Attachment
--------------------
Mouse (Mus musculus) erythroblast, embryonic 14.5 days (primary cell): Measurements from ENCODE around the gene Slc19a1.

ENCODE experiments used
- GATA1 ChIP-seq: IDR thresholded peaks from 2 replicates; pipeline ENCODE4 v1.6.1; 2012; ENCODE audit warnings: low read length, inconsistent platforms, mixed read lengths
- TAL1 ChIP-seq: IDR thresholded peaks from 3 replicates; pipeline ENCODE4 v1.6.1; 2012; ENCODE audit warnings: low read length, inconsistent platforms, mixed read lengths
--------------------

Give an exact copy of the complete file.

Mouse (Mus musculus) erythroblast, embryonic 14.5 days (primary cell): Measurements from ENCODE around the gene Slc19a1.

ENCODE experiments used
- GATA1 ChIP-seq: IDR thresholded peaks from 2 replicates; pipeline ENCODE4 v1.6.1; 2012; ENCODE audit warnings: low read length, inconsistent platforms, mixed read lengths
- TAL1 ChIP-seq: IDR thresholded peaks from 3 replicates; pipeline ENCODE4 v1.6.1; 2012; ENCODE audit warnings: low read length, inconsistent platforms, mixed read lengths